July 15th, 2023 at 11:00 am

Buying a fixer-upper vs a move-in ready home

A home is a major purchase, and you want to ensure you’re able to move into the property you’ve been dreaming of. To do that, you’ll likely need to ask yourself a lot of questions—from where your ideal location is to what unique stylistic elements the home offers. 

Among these crucial considerations, there’s also the question of whether to buy a fixer-upper or move-in ready home.

In truth, the answer depends on your specific circumstances. Some people may be able to save money and create value by investing in a fixer-upper that requires home renovation. Others may be more suited to a turnkey situation where they can move in immediately after closing. 

Considering the pros and cons before you purchase can help ensure your new home is everything you’ve envisioned.

What’s the Difference Between Fixer Upper Homes and a Move In Ready Home?

To start you on your exciting home buying journey, it’s helpful to understand the definition of a fixer upper and a move in ready home. Let’s explore the distinctions between these two options.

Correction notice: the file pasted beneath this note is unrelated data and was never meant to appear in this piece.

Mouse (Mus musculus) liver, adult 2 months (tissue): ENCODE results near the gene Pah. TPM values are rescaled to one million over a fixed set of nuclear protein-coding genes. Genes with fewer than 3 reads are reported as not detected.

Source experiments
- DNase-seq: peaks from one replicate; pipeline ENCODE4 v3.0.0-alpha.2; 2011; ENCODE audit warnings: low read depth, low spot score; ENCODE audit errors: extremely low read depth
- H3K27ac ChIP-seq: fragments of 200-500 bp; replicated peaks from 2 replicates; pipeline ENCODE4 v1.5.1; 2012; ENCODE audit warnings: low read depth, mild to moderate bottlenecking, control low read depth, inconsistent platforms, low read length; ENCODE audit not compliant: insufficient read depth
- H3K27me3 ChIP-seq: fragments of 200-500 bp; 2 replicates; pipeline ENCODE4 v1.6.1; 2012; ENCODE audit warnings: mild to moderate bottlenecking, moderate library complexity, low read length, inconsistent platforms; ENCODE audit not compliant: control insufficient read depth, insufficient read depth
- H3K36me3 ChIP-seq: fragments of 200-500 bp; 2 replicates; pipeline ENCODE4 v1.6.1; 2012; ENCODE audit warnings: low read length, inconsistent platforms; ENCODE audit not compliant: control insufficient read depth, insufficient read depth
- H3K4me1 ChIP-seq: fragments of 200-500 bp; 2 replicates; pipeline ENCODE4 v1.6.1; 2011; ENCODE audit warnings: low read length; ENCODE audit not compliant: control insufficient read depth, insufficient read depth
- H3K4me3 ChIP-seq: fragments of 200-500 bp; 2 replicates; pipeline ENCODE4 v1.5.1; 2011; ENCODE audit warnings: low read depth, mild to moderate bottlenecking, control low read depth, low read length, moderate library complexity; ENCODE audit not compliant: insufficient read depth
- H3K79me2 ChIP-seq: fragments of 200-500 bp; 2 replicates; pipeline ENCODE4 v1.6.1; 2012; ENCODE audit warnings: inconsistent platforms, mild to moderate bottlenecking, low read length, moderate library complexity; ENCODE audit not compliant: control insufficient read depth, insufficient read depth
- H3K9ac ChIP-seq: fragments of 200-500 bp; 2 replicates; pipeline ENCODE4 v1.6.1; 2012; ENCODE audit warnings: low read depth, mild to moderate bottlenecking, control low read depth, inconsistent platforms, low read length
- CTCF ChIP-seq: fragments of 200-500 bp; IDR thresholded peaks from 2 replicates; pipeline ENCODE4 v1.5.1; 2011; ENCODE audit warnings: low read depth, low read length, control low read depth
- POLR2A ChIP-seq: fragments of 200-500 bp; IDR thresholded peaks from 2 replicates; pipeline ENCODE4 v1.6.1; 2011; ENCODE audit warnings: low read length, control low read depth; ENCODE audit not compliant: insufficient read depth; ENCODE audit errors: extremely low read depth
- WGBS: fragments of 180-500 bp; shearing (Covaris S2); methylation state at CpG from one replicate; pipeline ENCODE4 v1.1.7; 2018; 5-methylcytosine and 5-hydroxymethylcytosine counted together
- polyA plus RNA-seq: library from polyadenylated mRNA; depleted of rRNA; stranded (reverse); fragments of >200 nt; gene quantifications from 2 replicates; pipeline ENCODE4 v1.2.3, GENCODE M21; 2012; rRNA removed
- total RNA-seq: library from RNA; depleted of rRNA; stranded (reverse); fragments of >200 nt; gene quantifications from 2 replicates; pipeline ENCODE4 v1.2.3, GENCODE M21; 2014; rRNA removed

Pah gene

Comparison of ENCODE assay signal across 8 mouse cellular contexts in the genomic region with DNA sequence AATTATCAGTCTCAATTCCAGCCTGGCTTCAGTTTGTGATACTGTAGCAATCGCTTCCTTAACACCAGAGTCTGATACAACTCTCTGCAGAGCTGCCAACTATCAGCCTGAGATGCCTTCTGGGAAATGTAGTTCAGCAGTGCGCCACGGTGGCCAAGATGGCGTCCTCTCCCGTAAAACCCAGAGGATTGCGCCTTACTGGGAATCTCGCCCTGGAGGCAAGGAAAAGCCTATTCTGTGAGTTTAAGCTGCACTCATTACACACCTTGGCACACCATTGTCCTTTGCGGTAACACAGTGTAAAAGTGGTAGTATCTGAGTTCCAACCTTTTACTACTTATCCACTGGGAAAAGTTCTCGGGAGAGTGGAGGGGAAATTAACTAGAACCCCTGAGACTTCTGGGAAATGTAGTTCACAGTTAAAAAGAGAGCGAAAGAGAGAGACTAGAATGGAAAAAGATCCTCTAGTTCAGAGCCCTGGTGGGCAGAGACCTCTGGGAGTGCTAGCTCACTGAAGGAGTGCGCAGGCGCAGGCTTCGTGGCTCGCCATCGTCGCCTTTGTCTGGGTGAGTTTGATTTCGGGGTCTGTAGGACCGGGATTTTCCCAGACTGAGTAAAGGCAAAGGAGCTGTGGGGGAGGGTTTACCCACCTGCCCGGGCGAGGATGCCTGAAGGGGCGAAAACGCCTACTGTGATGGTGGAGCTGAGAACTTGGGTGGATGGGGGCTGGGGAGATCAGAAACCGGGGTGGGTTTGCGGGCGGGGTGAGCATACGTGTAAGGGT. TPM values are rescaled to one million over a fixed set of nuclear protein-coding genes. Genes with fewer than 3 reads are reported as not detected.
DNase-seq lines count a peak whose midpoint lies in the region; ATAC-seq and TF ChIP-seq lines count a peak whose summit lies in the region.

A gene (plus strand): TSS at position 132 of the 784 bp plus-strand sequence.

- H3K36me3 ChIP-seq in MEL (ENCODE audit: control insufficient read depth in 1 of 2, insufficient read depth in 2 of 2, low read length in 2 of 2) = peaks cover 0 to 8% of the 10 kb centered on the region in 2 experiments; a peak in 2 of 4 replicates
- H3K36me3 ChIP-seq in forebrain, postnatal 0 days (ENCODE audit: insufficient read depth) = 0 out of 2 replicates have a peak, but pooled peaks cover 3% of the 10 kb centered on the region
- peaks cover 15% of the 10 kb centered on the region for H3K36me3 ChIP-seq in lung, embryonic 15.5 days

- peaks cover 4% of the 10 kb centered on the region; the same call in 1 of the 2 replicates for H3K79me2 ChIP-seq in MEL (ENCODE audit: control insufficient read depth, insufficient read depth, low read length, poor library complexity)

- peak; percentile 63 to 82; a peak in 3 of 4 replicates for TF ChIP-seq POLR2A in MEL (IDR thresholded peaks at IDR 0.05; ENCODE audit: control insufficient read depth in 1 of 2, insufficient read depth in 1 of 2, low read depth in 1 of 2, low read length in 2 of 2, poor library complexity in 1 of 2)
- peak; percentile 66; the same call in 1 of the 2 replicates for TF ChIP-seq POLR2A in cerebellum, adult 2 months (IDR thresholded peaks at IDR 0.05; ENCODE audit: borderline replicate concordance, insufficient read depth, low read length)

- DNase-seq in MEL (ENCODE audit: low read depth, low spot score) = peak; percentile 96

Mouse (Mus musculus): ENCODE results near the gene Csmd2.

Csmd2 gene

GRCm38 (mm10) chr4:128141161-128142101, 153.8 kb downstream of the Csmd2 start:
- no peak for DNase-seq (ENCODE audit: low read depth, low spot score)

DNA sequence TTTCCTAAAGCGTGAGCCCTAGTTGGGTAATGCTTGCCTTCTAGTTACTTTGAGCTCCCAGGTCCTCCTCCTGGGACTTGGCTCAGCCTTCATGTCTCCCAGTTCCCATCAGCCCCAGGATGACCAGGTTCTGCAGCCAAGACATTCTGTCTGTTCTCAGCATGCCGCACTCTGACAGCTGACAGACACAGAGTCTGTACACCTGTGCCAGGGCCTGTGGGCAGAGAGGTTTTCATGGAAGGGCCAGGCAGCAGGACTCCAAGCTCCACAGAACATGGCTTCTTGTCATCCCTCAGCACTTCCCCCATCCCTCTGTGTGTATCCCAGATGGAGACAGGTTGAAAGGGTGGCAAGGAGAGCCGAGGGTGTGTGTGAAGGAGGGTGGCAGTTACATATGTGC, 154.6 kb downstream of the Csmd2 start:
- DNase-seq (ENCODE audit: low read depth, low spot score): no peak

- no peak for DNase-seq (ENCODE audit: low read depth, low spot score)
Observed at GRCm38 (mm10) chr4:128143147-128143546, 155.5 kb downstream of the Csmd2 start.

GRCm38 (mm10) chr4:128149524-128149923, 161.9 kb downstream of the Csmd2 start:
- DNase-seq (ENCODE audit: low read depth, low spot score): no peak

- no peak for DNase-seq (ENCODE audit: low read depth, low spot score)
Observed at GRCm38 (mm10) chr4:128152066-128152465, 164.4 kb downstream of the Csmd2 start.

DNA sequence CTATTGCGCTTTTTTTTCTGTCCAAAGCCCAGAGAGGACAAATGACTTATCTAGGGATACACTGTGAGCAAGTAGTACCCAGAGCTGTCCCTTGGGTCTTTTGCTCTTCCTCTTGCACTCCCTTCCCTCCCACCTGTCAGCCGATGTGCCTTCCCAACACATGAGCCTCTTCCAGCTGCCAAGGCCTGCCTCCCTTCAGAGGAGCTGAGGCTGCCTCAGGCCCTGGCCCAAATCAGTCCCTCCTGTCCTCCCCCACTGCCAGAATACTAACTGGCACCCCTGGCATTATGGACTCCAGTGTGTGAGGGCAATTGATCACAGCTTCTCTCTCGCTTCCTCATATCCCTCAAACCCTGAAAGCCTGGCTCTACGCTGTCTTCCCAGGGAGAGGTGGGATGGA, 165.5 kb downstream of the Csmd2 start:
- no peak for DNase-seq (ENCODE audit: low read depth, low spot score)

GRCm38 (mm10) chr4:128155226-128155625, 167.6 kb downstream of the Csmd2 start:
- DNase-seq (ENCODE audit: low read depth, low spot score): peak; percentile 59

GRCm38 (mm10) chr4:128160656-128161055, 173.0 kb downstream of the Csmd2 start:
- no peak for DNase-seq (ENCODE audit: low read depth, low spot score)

What is a Fixer Upper?

A fixer upper is a term often used to describe a property that requires significant repairs, renovations, or remodeling. They often will have outdated features, worn-out infrastructure, or cosmetic flaws. While fixer-uppers may seem like a daunting prospect, they also present an opportunity for buyers to unleash their creativity, personalize the space, and potentially increase the property’s value.

What is a Move-In Ready Home?

On the other hand, a move-in ready home refers to a property that is in good condition and requires little to no repairs or renovations before you can comfortably settle in. These homes are often updated, well-maintained, and ready for immediate occupancy. Move-in ready homes offer convenience and peace of mind, allowing buyers to bypass the time-consuming and sometimes stressful renovation process.